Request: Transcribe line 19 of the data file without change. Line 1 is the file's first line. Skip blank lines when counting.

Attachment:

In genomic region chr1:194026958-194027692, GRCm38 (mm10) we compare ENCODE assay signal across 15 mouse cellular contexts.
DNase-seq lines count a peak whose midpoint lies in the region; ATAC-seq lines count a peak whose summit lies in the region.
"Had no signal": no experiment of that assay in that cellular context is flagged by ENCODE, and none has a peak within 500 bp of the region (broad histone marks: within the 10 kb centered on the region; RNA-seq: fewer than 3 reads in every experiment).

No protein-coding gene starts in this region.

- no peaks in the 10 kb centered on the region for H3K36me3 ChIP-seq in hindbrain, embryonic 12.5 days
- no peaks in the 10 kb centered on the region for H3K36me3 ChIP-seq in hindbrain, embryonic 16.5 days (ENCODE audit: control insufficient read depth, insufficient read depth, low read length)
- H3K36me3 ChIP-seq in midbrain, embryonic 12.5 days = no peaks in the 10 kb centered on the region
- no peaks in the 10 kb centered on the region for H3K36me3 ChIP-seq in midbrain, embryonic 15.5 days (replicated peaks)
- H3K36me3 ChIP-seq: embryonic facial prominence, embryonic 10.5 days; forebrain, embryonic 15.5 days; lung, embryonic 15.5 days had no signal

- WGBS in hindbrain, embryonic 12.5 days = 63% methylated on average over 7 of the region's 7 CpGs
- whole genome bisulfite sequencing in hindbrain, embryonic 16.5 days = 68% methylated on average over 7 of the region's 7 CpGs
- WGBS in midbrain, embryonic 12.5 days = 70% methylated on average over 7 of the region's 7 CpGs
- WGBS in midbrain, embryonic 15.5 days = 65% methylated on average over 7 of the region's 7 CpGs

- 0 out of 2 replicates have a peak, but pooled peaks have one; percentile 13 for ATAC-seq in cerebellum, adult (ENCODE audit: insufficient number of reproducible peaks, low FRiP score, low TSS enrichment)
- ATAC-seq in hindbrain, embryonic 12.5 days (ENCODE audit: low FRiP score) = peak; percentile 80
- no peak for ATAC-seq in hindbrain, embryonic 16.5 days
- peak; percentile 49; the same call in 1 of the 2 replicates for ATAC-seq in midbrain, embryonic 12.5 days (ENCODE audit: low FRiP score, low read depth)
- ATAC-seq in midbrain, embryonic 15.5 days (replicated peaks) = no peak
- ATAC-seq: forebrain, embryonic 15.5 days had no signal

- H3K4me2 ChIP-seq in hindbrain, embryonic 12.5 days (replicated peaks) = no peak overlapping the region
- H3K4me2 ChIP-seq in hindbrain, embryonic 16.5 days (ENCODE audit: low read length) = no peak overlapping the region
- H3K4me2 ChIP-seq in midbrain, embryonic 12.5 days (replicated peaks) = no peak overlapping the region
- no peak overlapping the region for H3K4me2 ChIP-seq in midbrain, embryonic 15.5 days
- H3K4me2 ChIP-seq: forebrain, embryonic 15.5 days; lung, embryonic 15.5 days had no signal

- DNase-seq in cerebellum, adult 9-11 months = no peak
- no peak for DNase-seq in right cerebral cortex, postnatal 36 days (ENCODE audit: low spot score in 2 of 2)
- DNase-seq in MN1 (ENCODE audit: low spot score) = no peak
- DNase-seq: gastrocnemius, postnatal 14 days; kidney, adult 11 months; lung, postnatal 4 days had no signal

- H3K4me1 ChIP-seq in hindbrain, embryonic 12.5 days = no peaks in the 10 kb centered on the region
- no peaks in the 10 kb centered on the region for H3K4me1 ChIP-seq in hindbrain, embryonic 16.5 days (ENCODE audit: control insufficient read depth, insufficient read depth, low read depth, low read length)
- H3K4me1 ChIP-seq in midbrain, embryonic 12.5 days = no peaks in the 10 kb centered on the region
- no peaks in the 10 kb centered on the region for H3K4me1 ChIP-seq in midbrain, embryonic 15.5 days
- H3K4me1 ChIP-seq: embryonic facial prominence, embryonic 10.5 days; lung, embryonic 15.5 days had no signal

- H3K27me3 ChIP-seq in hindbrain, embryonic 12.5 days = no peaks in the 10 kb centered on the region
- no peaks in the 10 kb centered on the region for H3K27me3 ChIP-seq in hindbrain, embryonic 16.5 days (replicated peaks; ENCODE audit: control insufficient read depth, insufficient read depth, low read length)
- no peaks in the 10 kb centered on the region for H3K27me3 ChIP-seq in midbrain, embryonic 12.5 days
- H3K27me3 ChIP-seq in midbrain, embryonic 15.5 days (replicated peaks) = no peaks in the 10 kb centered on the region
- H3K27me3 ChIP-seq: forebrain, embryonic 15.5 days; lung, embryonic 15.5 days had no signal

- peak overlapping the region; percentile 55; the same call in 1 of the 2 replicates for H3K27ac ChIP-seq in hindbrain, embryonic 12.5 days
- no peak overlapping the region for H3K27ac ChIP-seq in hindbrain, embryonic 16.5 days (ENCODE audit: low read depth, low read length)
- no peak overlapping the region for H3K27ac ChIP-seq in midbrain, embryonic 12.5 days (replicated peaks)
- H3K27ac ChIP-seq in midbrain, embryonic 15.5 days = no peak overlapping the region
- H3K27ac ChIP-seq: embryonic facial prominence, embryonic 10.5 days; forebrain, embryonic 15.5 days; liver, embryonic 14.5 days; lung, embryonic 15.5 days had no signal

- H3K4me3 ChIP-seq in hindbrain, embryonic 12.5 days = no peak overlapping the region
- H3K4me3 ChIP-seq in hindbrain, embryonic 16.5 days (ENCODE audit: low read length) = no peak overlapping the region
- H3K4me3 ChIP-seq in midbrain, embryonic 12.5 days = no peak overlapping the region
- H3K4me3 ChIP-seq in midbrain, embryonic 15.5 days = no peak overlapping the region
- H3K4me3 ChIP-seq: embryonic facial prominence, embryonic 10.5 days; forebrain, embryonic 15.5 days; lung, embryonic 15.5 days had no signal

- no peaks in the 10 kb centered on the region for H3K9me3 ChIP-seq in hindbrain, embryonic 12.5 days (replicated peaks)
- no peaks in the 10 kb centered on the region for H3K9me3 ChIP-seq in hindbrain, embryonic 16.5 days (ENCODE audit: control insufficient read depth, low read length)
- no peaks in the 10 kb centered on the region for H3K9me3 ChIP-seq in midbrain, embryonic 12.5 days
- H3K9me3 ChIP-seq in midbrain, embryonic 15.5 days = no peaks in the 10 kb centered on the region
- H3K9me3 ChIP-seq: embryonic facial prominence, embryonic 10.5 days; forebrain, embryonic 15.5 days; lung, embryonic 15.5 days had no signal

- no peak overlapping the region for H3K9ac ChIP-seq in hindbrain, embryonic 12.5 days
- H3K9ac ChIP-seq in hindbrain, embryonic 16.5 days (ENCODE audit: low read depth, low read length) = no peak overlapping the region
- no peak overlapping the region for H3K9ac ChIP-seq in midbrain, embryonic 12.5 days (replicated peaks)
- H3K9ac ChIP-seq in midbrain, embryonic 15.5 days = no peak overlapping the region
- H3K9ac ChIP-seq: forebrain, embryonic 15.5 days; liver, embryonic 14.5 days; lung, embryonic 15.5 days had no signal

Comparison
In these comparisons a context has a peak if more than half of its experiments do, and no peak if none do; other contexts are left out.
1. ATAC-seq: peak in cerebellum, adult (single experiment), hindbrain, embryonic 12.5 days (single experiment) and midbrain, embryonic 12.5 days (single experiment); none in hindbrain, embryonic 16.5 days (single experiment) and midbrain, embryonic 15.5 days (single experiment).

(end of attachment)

- ATAC-seq: forebrain, embryonic 15.5 days had no signal